This study from Turkey evaluated the causes and clinical characteristics of uveitis in elderly patients. Data from 90 eyes of 68 patients aged 60 years and older were reviewed. Anterior uveitis was present in 75% (33% of these had keratouveitis), intermediate uveitis in 4.4%, posterior uveitis in 7.3% and panuveitis in 13.2%. With respect to causes: 33.8% were idiopathic, herpetic anterior uveitis in 33.8%, Fuchs in 6.8%, HLA-B27 associated uveitis in 5.8%, toxoplasmosis in 2.9%, multifocal choroiditis in 2.9%, CMV retinitis in 1.4% and VKH in 1.4%. Elevated IOP was found to be more common in herpetic anterior uveitis. Visual acuity improved by at least two Snellen lines in 27.7%, remained unchanged in 66.6% and decreased in 5.5%. Although endemic to the country, Behçet’s was not seen in this age group, similarly no cases of sarcoidosis related uveitis were seen. The authors excluded cases of masquerade syndrome, but go on to explain that primary intraocular / vitreoretinal lymphoma presents in 1.5-5.3% of cases of uveitis in this age group. The effects of referral or selection bias, varying diagnostic criteria, and lack of uniform nomenclature classification for uveitis types and causes make comparison of epidemiological data from different populations and regions difficult.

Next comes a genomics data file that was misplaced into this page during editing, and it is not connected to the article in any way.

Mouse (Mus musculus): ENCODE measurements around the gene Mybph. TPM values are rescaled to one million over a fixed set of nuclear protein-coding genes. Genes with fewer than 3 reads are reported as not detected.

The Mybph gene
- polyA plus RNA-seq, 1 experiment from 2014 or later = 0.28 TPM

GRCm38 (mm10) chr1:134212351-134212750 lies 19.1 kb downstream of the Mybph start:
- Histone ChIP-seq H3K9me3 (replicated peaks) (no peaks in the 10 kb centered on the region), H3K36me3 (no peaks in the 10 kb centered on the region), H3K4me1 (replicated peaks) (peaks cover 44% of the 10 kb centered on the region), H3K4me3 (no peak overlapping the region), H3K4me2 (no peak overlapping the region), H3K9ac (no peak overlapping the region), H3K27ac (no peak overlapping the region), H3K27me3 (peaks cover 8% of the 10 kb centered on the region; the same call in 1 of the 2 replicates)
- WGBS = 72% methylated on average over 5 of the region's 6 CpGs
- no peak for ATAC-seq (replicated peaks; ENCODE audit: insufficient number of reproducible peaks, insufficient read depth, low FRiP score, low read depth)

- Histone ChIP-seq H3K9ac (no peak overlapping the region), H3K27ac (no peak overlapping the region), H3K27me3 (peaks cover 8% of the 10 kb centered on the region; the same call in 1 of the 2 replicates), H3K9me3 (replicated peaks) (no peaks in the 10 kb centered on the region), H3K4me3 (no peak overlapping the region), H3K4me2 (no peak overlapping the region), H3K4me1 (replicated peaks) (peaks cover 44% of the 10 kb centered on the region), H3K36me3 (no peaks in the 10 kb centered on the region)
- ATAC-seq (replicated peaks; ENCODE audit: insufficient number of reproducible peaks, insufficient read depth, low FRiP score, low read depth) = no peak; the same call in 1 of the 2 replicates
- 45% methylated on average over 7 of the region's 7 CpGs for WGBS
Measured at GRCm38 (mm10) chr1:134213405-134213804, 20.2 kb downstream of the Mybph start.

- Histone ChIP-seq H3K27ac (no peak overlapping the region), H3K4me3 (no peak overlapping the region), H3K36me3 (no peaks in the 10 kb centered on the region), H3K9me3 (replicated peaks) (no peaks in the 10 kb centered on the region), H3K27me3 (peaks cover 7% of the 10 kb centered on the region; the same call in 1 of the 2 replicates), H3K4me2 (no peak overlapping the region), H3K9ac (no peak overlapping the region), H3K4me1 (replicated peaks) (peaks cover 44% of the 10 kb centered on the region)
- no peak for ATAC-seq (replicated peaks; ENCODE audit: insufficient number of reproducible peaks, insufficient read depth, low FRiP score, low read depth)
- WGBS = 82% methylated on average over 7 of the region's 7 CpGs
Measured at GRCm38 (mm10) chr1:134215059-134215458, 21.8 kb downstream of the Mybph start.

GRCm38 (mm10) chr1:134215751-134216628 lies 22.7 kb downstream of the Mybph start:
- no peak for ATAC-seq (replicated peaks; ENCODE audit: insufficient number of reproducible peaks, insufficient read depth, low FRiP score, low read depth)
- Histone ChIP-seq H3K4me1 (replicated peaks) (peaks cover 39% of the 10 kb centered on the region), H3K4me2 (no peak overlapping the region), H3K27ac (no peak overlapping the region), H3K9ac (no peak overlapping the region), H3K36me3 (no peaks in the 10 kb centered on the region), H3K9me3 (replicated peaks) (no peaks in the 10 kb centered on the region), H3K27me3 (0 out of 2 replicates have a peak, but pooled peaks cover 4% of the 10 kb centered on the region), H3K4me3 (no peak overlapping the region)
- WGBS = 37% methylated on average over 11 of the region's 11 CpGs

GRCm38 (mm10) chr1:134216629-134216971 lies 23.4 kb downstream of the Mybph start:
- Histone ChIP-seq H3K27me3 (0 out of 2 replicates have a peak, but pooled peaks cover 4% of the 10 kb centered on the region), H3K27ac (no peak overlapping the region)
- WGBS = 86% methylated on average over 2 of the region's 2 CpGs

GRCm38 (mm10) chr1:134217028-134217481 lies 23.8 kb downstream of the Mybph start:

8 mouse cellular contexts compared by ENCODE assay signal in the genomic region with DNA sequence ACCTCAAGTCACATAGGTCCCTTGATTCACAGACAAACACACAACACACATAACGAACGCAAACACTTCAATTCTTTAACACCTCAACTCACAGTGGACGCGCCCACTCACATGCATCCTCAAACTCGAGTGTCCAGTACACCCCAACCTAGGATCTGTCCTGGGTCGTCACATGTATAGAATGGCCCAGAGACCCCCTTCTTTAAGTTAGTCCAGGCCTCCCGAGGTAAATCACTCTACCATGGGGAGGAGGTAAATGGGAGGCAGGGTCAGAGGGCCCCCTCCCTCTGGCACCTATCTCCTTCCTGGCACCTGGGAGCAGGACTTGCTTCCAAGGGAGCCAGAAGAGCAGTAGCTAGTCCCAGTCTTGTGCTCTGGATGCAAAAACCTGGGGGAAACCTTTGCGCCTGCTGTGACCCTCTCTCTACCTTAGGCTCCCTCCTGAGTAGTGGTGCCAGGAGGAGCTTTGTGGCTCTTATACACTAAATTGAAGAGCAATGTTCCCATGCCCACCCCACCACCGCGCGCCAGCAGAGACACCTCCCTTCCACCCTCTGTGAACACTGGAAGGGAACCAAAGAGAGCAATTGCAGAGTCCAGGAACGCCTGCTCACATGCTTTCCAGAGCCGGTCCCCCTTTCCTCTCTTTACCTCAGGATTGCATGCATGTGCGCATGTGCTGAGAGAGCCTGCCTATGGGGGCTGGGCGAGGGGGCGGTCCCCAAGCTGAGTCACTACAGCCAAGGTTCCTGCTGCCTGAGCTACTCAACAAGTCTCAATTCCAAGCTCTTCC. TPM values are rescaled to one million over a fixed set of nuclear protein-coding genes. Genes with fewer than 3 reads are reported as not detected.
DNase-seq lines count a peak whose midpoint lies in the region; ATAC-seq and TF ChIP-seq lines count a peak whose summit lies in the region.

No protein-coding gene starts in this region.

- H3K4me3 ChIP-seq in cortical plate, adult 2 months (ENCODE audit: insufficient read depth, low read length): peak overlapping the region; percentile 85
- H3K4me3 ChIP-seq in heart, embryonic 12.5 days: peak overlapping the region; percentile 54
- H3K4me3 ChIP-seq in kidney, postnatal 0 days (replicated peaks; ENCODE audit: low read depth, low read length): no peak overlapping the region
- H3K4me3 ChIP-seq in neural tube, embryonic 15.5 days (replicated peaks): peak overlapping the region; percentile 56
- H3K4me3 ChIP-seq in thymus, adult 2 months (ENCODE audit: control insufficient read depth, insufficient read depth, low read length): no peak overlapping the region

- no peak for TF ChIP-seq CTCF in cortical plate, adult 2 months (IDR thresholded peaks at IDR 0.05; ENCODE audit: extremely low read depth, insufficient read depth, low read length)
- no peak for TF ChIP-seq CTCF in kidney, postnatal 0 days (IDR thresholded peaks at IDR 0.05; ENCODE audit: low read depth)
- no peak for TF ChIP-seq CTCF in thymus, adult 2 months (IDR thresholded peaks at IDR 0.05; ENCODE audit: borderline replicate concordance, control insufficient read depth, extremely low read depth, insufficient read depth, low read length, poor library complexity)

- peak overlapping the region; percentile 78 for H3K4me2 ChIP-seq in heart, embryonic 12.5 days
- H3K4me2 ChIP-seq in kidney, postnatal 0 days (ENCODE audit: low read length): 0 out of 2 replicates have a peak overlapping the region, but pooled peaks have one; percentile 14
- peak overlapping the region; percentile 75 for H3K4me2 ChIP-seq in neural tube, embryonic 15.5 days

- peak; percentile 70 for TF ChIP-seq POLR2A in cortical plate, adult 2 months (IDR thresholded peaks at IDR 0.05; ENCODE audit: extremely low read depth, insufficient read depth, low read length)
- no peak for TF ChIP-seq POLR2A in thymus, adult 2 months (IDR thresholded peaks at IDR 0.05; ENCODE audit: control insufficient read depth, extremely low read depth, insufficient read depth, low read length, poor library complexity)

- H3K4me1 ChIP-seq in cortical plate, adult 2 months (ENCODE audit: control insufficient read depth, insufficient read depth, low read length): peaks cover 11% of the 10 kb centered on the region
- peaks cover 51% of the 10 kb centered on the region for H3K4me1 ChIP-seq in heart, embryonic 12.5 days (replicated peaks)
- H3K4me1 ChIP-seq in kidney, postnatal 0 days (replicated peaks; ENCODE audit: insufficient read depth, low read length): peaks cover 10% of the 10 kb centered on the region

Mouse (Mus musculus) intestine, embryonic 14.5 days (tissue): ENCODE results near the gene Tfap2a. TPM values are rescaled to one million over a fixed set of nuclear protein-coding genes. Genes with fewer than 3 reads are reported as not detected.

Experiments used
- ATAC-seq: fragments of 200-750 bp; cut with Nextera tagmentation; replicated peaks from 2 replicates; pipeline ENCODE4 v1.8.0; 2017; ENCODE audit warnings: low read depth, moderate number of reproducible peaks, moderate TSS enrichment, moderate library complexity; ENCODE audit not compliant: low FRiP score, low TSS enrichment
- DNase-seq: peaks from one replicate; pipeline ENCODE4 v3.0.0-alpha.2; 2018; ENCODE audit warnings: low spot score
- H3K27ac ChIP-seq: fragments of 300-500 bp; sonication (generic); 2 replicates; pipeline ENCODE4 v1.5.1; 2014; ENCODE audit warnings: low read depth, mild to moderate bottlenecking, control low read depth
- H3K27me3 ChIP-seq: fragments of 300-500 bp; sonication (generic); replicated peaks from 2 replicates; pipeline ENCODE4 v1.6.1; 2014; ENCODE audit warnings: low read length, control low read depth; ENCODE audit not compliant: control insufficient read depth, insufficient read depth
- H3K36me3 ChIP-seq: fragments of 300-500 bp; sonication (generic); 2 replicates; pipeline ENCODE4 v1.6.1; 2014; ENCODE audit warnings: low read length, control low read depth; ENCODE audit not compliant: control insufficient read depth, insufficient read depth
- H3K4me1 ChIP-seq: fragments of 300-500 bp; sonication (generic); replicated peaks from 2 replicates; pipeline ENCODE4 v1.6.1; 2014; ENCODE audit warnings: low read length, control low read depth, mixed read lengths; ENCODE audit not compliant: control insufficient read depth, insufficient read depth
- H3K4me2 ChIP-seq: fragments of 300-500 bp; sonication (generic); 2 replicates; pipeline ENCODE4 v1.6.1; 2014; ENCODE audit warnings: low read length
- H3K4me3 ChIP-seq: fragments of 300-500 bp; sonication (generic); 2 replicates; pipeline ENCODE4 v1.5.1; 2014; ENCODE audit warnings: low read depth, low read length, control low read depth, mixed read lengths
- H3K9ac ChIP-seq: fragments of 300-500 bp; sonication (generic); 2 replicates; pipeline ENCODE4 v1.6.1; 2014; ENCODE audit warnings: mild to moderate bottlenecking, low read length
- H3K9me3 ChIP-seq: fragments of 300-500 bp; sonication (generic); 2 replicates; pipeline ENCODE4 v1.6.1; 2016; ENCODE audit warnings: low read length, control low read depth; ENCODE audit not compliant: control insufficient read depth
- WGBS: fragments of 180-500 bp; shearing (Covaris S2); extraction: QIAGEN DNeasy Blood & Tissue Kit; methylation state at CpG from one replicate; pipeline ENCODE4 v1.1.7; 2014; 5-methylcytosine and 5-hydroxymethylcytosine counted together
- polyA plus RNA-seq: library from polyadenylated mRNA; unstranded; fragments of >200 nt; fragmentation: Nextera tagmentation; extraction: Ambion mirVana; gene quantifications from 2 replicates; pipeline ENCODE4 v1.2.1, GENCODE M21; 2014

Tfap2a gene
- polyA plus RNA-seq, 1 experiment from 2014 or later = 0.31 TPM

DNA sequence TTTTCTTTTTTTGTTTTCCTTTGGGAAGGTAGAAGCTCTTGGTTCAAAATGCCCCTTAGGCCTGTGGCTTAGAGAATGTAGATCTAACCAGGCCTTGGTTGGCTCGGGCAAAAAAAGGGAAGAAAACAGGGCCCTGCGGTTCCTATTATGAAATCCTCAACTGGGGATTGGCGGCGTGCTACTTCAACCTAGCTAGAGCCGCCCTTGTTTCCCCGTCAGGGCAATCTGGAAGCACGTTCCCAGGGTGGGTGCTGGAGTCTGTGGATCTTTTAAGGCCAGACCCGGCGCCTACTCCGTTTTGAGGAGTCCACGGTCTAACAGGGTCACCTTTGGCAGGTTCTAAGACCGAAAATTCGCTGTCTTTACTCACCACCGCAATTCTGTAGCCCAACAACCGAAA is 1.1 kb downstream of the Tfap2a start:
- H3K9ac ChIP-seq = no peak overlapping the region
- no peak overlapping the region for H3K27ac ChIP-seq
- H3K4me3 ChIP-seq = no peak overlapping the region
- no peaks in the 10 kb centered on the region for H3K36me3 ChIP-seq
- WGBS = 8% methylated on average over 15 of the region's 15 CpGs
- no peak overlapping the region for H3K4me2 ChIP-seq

Clinical and demographic characteristics of patients with uveitis starting later in life.
Nalcaciglu-Yukeskkaya P, Ozdal P, Yazici A, et al.
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Saruban Pasu

Moorfields Eye Hospital, London, UK.

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